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April 02, 2021

Good Friday

Heb 4:14-16, 5:7-9 

Since, then, we have a great high priest who has passed through the heavens, Jesus, the Son of God, let us hold fast to our confession. For we do not have a high priest who is unable to sympathize with our weaknesses, but we have one who in every respect has been tested as we are, yet without sin. 

Let us therefore approach the throne of grace with boldness, so that we may receive mercy and find grace to help in time of need. In the days of his flesh, Jesus offered up prayers and supplications, with loud cries and tears, to the one who was able to save him from death, and he was heard because of his reverent submission. 

Although he was a Son, he learned obedience through what he suffered; and having been made perfect, he became the source of eternal salvation for all who obey him.

New Revised Standard Version, copyright 1989, by the National Council of the Churches of Christ in the United States of America. Used by permission. All rights reserved. USCCB approved.

Standing at the foot of the cross

One of the lasting images for me from a visit to Rome in 2016 is a set of statues at Castel Sant’Angelo, a short walk from the Vatican.  It is of Mary, Mary Magdalene, Joseph of Arimathea and a few others standing over the body of Jesus taken down from the cross.  The expressions on their faces are filled with sorrow and confusion.  We are nearing the end of our Lenten desert experience, and for many of us the hopeful end of the extended desert experience of the pandemic.  We are thirsty and anxious to place our feet on solid ground, but today is not the day to rush ahead.  Today is the day to enter into Scripture as St. Ignatius instructs us in explicit detail; the sights, sounds, and smells.  Today is the day to cry with Mary as she and the loved disciple crumble at the feet of Jesus.  To hear the crowds mocking Jesus.  To see Jesus gasping for his breath on the cross.  To be reminded of Paul’s message to the Hebrews: in Jesus we have a Savior who has experienced everything that we have sorrow and pain, blessings and joy.  Easter will arrive, yes; but today let us remember that for there to be a resurrection first there must be death.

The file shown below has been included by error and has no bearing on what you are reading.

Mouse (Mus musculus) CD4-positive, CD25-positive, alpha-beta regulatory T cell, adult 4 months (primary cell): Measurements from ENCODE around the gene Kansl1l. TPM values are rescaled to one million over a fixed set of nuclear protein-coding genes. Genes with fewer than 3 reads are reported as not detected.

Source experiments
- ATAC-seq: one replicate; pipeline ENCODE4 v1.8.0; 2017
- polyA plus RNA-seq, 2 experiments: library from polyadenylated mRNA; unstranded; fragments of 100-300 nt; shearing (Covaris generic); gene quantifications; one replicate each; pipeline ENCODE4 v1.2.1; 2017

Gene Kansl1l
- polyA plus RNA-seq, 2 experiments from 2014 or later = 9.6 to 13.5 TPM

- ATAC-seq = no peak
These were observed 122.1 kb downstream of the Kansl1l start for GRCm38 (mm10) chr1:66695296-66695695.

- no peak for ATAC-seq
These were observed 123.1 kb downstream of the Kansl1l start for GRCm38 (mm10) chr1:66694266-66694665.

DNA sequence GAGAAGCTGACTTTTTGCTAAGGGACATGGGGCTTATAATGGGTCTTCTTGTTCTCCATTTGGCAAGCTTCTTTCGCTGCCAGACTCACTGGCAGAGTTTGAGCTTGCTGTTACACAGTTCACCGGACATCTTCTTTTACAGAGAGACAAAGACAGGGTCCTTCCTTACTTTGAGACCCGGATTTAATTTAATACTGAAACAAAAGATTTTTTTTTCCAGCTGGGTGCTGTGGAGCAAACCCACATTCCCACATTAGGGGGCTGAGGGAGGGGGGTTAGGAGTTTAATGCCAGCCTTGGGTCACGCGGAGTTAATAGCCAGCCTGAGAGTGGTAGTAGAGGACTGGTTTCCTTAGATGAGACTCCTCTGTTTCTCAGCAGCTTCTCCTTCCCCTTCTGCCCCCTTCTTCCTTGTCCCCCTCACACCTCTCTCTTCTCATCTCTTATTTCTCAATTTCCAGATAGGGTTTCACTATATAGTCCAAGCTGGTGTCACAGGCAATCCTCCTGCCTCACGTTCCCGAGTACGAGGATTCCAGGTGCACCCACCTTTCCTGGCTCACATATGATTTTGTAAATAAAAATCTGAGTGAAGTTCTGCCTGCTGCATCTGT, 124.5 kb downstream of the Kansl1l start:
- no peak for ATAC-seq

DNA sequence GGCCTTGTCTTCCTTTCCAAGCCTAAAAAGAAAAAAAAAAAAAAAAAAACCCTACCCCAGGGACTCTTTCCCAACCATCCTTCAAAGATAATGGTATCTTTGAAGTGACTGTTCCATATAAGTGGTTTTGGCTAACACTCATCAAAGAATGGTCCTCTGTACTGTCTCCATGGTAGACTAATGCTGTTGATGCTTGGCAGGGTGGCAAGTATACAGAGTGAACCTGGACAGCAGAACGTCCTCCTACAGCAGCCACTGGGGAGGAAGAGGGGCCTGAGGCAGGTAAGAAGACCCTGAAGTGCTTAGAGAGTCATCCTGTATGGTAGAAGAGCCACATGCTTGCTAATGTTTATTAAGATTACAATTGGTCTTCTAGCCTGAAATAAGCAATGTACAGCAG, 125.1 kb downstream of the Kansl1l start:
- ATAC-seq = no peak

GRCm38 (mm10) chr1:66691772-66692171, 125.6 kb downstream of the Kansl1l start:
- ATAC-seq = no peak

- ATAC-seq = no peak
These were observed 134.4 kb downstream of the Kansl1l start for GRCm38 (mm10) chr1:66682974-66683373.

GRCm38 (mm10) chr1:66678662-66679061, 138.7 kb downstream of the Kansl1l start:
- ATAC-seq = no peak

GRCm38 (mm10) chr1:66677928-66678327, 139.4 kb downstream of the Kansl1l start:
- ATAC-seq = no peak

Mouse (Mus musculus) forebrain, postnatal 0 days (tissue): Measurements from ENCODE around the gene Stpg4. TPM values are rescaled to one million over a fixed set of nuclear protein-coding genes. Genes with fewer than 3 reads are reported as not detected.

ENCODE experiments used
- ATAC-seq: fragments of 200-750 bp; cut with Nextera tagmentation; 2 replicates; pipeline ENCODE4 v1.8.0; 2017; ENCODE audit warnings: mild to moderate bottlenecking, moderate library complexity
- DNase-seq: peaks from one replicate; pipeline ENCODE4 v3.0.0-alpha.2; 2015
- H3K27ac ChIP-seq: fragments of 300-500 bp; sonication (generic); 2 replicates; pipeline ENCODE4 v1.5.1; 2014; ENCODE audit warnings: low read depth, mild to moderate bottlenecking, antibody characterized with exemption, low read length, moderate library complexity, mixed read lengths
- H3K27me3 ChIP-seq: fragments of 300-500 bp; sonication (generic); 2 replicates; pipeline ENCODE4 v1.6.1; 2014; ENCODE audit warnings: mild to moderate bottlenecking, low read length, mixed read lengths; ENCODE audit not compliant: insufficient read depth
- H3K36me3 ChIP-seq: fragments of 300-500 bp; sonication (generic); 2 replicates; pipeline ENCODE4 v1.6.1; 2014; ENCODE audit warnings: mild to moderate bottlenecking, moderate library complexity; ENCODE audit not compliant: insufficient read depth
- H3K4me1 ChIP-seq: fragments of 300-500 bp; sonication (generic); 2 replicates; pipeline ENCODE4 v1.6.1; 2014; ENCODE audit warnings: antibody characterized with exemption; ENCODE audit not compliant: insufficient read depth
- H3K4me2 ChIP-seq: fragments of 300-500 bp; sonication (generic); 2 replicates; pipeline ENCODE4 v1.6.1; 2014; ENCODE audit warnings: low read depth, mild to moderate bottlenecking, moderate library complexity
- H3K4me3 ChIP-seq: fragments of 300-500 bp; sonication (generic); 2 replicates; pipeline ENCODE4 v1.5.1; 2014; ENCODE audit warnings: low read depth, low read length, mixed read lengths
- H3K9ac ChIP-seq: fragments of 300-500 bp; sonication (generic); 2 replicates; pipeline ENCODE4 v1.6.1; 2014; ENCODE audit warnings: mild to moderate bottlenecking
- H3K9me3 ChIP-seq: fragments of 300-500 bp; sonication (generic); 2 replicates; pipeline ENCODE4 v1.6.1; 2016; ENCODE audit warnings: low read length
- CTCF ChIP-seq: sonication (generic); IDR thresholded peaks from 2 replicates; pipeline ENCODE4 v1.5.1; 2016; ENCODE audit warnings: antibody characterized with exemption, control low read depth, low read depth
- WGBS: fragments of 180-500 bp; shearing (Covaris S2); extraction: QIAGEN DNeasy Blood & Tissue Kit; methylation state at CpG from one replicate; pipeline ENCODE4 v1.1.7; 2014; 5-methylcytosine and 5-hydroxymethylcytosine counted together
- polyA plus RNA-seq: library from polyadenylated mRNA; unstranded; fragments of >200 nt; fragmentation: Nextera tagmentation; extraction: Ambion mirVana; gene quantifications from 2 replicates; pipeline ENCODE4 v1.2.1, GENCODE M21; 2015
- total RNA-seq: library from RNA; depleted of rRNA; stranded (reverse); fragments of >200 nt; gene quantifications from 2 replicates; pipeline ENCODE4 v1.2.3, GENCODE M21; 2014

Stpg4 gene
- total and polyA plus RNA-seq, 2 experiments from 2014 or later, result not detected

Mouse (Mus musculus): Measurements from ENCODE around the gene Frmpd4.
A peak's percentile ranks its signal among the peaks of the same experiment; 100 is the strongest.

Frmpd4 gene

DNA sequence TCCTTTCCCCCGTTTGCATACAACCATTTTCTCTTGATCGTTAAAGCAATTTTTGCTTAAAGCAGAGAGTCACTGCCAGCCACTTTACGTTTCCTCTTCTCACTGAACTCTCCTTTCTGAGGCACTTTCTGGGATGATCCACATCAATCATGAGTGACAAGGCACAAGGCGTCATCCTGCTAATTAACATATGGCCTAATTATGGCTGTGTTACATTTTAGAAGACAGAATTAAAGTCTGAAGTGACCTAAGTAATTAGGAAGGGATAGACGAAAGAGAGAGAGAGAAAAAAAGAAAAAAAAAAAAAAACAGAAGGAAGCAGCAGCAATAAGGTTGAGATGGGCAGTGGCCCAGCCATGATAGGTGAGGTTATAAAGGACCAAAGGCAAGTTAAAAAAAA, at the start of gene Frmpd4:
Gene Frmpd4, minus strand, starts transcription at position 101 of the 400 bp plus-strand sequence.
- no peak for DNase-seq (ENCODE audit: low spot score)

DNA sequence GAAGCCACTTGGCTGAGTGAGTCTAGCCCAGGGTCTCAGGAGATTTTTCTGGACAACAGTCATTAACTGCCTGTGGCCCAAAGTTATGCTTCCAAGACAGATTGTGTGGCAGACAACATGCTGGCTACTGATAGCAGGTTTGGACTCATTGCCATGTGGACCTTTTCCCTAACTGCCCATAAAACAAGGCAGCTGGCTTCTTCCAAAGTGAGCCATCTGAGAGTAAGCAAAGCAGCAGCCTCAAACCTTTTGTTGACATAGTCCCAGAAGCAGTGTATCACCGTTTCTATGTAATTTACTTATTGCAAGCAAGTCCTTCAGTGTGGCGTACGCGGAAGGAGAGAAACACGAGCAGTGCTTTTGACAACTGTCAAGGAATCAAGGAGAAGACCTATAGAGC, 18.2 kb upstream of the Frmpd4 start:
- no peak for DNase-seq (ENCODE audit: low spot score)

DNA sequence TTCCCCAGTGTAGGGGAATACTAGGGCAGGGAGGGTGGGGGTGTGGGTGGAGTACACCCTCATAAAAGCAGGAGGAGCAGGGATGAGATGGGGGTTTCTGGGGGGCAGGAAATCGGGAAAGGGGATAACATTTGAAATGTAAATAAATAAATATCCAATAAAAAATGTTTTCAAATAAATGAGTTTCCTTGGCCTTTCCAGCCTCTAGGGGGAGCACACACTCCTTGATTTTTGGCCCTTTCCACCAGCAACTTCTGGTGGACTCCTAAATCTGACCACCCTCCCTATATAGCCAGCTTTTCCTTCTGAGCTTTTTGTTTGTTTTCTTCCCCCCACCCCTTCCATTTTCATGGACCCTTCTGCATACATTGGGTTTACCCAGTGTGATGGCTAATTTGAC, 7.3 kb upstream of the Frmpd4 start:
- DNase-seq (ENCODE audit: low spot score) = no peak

—Jim Bozik is a permanent deacon at St. Peter Catholic Church in Charlotte, NC, the Jesuit parish in the Diocese of Charlotte.

 

Prayer

Were you there when they crucified my Lord?
Were you there when they crucified my Lord?
Oh! Sometimes it causes me to tremble, tremble, tremble.
Were you there when they crucified my Lord? 

Were you there when they nailed Him to the tree?
Were you there when they nailed Him to the tree?
Oh! Sometimes it causes me to tremble, tremble, tremble.
Were you there when they nailed Him to the tree?

Were you there when they laid Him in the tomb?
Were you there when they laid Him in the tomb?
Oh! Sometimes it causes me to tremble, tremble, tremble.
Were you there when they laid Him in the tomb.

—African-American Spiritual


Please share the Good Word with your friends!